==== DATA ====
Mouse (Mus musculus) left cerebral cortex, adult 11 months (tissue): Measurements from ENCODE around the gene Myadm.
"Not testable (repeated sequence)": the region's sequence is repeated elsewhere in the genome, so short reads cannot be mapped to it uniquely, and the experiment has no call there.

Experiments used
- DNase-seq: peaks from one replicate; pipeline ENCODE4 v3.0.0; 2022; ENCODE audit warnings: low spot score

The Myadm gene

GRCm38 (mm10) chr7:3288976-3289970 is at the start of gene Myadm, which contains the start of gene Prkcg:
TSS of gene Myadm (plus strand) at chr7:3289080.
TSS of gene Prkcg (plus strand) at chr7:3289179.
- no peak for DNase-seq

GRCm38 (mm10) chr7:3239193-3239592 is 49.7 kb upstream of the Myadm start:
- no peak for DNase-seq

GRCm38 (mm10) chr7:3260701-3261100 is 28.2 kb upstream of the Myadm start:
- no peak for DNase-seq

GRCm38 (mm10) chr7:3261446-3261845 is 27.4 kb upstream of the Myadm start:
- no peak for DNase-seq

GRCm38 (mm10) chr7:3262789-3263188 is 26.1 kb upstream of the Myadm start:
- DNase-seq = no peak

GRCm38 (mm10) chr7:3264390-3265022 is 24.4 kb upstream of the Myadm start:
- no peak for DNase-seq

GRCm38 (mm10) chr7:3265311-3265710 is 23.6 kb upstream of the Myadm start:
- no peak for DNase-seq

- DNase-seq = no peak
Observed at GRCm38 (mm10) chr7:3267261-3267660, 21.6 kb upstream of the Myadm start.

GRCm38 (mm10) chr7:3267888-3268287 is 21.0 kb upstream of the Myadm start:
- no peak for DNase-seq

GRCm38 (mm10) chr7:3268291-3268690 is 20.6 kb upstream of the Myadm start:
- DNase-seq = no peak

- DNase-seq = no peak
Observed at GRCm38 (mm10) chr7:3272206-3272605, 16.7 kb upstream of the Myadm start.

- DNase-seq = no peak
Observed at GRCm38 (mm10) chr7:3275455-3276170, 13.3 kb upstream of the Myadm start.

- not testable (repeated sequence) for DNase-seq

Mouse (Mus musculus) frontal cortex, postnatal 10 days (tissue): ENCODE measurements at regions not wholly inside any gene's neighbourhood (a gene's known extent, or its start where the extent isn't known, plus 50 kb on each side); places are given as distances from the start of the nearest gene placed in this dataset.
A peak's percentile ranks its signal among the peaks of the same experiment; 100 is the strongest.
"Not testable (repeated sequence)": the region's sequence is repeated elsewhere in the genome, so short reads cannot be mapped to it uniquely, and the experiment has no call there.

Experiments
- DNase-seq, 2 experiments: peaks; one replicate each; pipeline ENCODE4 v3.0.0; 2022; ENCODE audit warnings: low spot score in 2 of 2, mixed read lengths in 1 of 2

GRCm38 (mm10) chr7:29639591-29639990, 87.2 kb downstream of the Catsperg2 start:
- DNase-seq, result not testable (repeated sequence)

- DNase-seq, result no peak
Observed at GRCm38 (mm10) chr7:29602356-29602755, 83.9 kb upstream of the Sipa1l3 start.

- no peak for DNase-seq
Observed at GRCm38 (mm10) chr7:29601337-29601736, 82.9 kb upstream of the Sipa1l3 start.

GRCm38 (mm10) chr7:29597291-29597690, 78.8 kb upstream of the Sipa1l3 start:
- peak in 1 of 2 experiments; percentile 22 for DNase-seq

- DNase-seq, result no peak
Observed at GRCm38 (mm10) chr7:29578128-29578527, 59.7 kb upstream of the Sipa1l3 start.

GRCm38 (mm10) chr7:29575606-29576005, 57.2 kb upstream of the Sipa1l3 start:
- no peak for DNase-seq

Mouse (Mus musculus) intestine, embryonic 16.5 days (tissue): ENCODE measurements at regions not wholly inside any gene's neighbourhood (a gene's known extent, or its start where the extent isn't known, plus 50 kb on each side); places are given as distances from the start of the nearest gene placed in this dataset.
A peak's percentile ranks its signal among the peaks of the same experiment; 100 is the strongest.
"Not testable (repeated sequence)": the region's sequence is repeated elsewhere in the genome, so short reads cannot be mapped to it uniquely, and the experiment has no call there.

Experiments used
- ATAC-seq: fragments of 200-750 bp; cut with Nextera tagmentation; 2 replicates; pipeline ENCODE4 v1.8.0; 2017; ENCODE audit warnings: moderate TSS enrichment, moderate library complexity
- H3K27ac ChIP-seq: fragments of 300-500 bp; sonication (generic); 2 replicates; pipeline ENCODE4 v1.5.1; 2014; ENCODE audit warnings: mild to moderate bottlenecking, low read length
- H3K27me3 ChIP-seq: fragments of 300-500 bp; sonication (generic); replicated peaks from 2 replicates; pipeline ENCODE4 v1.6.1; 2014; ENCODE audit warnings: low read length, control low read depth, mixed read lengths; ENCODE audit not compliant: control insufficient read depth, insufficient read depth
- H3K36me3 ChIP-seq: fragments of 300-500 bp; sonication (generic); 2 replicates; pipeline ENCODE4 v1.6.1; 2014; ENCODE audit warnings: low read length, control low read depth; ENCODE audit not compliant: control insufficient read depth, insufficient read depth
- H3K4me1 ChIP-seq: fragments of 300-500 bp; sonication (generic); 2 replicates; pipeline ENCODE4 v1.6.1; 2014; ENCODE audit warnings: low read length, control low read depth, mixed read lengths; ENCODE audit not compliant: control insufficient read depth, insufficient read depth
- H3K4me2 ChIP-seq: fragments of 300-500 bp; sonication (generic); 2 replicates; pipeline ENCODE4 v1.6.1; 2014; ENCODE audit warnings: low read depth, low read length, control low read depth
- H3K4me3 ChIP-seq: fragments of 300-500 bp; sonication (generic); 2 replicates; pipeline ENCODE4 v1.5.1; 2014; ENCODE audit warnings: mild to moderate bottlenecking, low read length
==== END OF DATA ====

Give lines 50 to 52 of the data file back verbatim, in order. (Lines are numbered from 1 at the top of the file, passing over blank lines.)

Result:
Mouse (Mus musculus) intestine, embryonic 16.5 days (tissue): ENCODE measurements at regions not wholly inside any gene's neighbourhood (a gene's known extent, or its start where the extent isn't known, plus 50 kb on each side); places are given as distances from the start of the nearest gene placed in this dataset.
A peak's percentile ranks its signal among the peaks of the same experiment; 100 is the strongest.
"Not testable (repeated sequence)": the region's sequence is repeated elsewhere in the genome, so short reads cannot be mapped to it uniquely, and the experiment has no call there.